Hiromi Tango is a Japanese-Australian artist whose work spans sculpture, photography, installation and performance. Her works are often characterised by large-scale installation, which involves community engagement and participation. Over recent years, her practice has become increasingly focused on exploring neuroscientific concepts through arts engagement, posing questions around neuroplasticity, empathy and epigenetics in her quest to effect healing and well-being through arts.
The art of Hiromi Tango often uses metaphors from nature to represent brain processes, her works developing through a combination of research, reflection and ritual. Whilst Tango’s practice is grounded in a fascination with scientific discovery, she remains steadfast in her role as an artist being one of constant questioning and blurring boundaries, the ability to ask ‘what if?’ without the scientific proof. Personal experiences – whether her own or those of community participants — drive her exploration of specific ideas and areas of research, such as dementia and aging, child development or traumatic emotional experiences. In this way, her work creates a bridge between scientific concepts and individual realities.
She has also collaborated with researchers in the health and sciences, including a recent project with Dr. Emma Burrows of the Florey Institute in Melbourne as part of the Melbourne Biennale Lab, Melbourne Festival. Other health/arts collaborations include a series of commissioned essays on the role of arts engagement in brain development and recovery by Dr. Patricia Jungfer, and Dance, a commission as the 2013 Jackson Bella Room Artist at the Museum of Contemporary Art, Sydney, where she created an immersive environment for children with specific learning needs.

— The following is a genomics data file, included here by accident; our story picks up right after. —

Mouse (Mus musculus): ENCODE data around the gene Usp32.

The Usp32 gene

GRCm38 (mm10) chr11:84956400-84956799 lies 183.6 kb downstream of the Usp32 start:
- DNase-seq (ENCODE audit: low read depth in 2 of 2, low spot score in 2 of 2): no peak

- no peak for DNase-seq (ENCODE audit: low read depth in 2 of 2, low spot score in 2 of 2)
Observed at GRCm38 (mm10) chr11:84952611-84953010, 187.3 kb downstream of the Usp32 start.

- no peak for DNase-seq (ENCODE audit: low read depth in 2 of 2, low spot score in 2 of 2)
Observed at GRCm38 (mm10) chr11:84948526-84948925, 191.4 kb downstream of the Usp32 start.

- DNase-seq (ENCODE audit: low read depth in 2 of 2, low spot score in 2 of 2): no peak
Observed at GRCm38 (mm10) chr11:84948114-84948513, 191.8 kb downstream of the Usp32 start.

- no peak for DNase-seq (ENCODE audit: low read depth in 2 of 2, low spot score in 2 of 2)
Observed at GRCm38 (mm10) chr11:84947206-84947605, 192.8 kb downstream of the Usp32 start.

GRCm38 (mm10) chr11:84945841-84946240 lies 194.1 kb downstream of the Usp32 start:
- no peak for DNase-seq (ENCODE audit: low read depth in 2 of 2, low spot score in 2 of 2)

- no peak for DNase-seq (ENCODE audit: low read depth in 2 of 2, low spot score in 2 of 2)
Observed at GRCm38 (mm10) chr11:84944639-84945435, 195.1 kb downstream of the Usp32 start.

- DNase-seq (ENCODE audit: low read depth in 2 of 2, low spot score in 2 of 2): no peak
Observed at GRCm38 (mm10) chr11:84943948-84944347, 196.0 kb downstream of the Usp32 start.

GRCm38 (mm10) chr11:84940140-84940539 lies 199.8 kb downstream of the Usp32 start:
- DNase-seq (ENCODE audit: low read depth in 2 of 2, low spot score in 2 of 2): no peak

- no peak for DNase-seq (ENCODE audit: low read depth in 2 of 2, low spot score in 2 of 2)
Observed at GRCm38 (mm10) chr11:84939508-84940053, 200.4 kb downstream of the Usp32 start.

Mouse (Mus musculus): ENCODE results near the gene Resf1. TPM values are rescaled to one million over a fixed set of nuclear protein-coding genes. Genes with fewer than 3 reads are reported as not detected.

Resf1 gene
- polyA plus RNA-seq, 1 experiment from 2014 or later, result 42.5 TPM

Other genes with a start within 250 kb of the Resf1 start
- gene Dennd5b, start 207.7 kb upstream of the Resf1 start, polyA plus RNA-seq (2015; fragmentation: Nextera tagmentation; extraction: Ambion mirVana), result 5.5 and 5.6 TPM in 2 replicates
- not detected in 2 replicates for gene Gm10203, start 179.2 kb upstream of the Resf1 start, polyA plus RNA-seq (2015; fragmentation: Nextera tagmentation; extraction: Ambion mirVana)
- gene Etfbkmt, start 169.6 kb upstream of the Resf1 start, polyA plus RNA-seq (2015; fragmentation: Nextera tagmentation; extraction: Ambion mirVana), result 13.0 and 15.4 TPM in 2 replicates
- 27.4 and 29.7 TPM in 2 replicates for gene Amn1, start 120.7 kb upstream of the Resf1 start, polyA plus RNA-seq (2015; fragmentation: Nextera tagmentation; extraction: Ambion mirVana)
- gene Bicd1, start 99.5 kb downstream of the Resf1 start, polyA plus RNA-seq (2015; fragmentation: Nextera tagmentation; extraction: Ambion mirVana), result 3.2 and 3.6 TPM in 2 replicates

Her works have been exhibited at major national institutions, including Art Gallery of South Australia as part of the Adelaide Biennale, Sydney’s Museum of Contemporary Art, and the Ian Potter Museum, Melbourne, as well as regional projects in Hobart, Cairns, Lismore and Western Australia. Her works have been featured at international exhibitions include la Maison Folie, Mons, Belgium, Art Brussels, Art Basel Hong Kong and Singapore. Winner of the 2015 Gold Coast Art Prize, Hiromi’s work has also been included in several finalist exhibitions including the recent NSW Visual Arts Fellowship, Fishers Ghost Art Awards, and Bowness Photography Prize.
Previous collaborative works with her husband Craig Walsh include FIVE (2013 – 2014)– a project that focused on mental health in Western Australian mining communities, Digital Odyssey – a Museum of Contemporary Art Regional Touring Project, Home – Gwangju, Gwangju Biennale, South Korea (2012) and Traces – Blue, Setouchi Triennale, Japan (2013). Tango has also undertaken major community engagement works as an individual artist, including: Art Magic, The Climbing Plant, Queen Victoria Museum & Art Gallery (2015); Monster Hotel at the ‘Out of the Box Festival’ at Queensland Performing Arts Centre (2014); and Pistil, a sculptural site-specific installation that was created for Contemporary Australia: Women, Queensland Art Gallery / Gallery Of Modern (2012).